Most nights were wonderfully peaceful save for the jerboas, little long-tailed rodents with big ears, scurrying around the outside of my tent, presumably searching for bits of discarded food to devour. Not that they made any noise. Instead, they would sometimes wake me because they were nudging the side of my tent as they scuffled around. When I opened the tent each morning, the presence of a myriad of tiny footprints confirmed that they had been close to me all night.
Now and again I spotted a bird or two: an elegant little White-crowned Black Wheatear sitting perkily atop a shrub in a wadi; a muddy brown Desert Lark scurrying over boulders or searching the sand between shrubs; a Rock Martin, a grey version of our own Sand Martin, scything the air between some wadi acacias. But not all together. This is the Sahara, not Slimbridge, and birds here have a far harder life trying to find food. And if you wonder what the likes of these wheatears and larks eat in such an arid place, all you need do is to sit by a light in the cool, dark desert evening and just watch all manner of insects that turn up attracted to the light. Small moths, flies, leaf bugs, delicate little lacewings and more. And in the early morning as the sun bursts out horizontally across a wadi, the acacias are draped in a network of dew-doused spiderwebs that get suddenly illuminated.
Gradually, my fellow 153 Club members became better and better versed in alerting me to the desert birds: Lisa invariably heard some twittering’, Alan had seen something small and brown’ – though it did take our whole stay before Christiaan from Holland could master the tricky name, White-crowned Black Wheatear. Even our drivers started to take an interest. An arms-wide-apart-flapping gesture from one of them pointing to some distant bush was their usual signal. Towards the end of our trip one of our group was quoting from his travel guideblog on the crows around the Awbari salt lakes. No, not crows,’ the others said in unison. They’ll be Brown-necked Ravens!’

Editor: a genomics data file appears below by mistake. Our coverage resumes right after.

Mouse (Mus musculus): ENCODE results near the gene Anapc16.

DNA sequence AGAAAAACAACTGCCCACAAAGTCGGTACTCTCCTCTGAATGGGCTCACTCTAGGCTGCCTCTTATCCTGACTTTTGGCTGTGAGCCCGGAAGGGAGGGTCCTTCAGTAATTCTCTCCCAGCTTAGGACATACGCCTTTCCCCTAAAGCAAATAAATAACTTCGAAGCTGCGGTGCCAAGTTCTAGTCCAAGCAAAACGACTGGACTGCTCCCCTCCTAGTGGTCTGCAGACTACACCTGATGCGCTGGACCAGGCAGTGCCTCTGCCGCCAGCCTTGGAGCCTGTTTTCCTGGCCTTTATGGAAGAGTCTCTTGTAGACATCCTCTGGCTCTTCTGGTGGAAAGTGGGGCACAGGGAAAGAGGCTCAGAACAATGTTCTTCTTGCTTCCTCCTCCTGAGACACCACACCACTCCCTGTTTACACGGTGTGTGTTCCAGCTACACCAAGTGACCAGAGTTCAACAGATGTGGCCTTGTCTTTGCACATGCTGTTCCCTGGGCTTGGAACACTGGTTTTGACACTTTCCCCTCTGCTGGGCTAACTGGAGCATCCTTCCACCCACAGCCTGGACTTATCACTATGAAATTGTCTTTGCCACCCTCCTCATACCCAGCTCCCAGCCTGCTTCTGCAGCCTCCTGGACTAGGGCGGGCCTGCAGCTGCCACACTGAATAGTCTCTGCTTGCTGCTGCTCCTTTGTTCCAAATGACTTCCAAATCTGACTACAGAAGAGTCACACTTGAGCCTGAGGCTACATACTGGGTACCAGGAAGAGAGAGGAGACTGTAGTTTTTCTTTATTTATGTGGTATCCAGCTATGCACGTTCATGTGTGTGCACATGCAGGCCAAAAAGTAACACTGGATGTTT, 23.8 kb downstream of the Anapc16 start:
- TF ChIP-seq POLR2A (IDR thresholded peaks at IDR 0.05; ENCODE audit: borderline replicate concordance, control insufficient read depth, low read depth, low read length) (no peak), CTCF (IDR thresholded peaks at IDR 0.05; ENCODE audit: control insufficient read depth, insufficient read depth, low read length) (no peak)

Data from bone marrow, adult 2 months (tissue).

Not that all of my tales of the unexpected are about wildlife. Seemingly, it’s not impossible, even out here, to encounter a local person when you are least expecting to see anyone. One particular day we had stopped in a particularly arid area of the Akakus at a series of rocky outcrops to see another set of amazing rock drawings from at least 5,000 years ago, a time when the Sahara was more moist and fertile (see Chapter 12).
Africa Nature Wildlife And Travel Photography Photo Gallery
As we were walking up to the drawings, a Tuareg man appeared suddenly from behind some nearby rocks. It surprised us that he was out here; but what surprised us even more were his spectacles. Dressed in traditional blue robes and a turban, and all smiles, he looked as if he had just come out of Specsavers with the wrong pair of glasses. The nearest Specsavers, incidentally, was an awfully long way away. It seemed likely that some passing European tourist had left them behind on an outcrop. Our friendly Tuareg was determined to wear them whether they improved his eyesight or more likely not. Beaming with his new bifocals, he shook hands with everyone, although no one could converse with him – our drivers and guide spoke Arabic and at least one Berber dialect but most Tuareg here speak Tamahaq. As we drove off, all of us wishing him (and his specs) well, he walked off to wherever he came from, still all smiles and waving.
Sometimes – though not very often in my experience – you spot the creature you desperately want to see far more quickly than you could hope for. I think my fastest ever bit of spotting was on the Canary Island of Tenerife.
On such islands, some birds have evolved to become quite different from their mainland relatives. Often the differences become so marked over time that experts consider them to be different species. This is presumably what happened with the